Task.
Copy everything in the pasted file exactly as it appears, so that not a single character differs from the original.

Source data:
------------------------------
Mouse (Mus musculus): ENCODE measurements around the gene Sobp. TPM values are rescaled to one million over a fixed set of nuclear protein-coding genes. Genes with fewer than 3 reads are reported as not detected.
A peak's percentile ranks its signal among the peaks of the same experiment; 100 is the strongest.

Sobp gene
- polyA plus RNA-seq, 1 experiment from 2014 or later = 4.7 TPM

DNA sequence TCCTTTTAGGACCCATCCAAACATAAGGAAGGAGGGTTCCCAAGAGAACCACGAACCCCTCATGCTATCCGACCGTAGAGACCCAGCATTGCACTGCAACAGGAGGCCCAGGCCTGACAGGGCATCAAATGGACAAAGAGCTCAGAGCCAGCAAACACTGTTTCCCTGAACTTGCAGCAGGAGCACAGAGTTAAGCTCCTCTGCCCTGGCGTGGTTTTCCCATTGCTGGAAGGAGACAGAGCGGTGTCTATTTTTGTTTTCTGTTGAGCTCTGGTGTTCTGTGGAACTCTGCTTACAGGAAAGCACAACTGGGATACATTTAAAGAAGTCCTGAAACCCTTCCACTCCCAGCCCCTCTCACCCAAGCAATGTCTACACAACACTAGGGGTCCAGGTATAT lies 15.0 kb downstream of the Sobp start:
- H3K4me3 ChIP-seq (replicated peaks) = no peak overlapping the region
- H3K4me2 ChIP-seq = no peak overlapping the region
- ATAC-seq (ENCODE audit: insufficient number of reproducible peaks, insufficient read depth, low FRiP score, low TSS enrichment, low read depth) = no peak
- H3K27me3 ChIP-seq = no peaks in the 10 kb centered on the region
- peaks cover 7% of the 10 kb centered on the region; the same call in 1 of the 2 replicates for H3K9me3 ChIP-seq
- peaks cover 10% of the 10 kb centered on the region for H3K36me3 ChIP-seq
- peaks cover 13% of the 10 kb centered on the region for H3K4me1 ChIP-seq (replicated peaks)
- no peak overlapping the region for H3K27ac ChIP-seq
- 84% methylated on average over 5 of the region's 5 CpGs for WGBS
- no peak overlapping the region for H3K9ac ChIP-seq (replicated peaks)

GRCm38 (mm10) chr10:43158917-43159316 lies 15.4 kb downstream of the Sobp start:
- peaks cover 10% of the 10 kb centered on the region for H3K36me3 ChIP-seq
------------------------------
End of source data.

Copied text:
Mouse (Mus musculus): ENCODE measurements around the gene Sobp. TPM values are rescaled to one million over a fixed set of nuclear protein-coding genes. Genes with fewer than 3 reads are reported as not detected.
A peak's percentile ranks its signal among the peaks of the same experiment; 100 is the strongest.

Sobp gene
- polyA plus RNA-seq, 1 experiment from 2014 or later = 4.7 TPM

DNA sequence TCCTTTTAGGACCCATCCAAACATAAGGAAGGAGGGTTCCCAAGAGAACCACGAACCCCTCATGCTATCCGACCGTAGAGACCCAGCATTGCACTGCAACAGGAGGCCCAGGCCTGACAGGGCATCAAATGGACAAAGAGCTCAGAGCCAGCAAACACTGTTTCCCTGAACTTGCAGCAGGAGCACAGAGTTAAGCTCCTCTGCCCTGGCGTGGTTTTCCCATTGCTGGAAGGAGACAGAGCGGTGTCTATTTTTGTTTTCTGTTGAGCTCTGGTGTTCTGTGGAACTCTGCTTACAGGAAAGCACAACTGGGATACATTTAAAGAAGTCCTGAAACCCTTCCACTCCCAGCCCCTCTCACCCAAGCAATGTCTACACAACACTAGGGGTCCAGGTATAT lies 15.0 kb downstream of the Sobp start:
- H3K4me3 ChIP-seq (replicated peaks) = no peak overlapping the region
- H3K4me2 ChIP-seq = no peak overlapping the region
- ATAC-seq (ENCODE audit: insufficient number of reproducible peaks, insufficient read depth, low FRiP score, low TSS enrichment, low read depth) = no peak
- H3K27me3 ChIP-seq = no peaks in the 10 kb centered on the region
- peaks cover 7% of the 10 kb centered on the region; the same call in 1 of the 2 replicates for H3K9me3 ChIP-seq
- peaks cover 10% of the 10 kb centered on the region for H3K36me3 ChIP-seq
- peaks cover 13% of the 10 kb centered on the region for H3K4me1 ChIP-seq (replicated peaks)
- no peak overlapping the region for H3K27ac ChIP-seq
- 84% methylated on average over 5 of the region's 5 CpGs for WGBS
- no peak overlapping the region for H3K9ac ChIP-seq (replicated peaks)

GRCm38 (mm10) chr10:43158917-43159316 lies 15.4 kb downstream of the Sobp start:
- peaks cover 10% of the 10 kb centered on the region for H3K36me3 ChIP-seq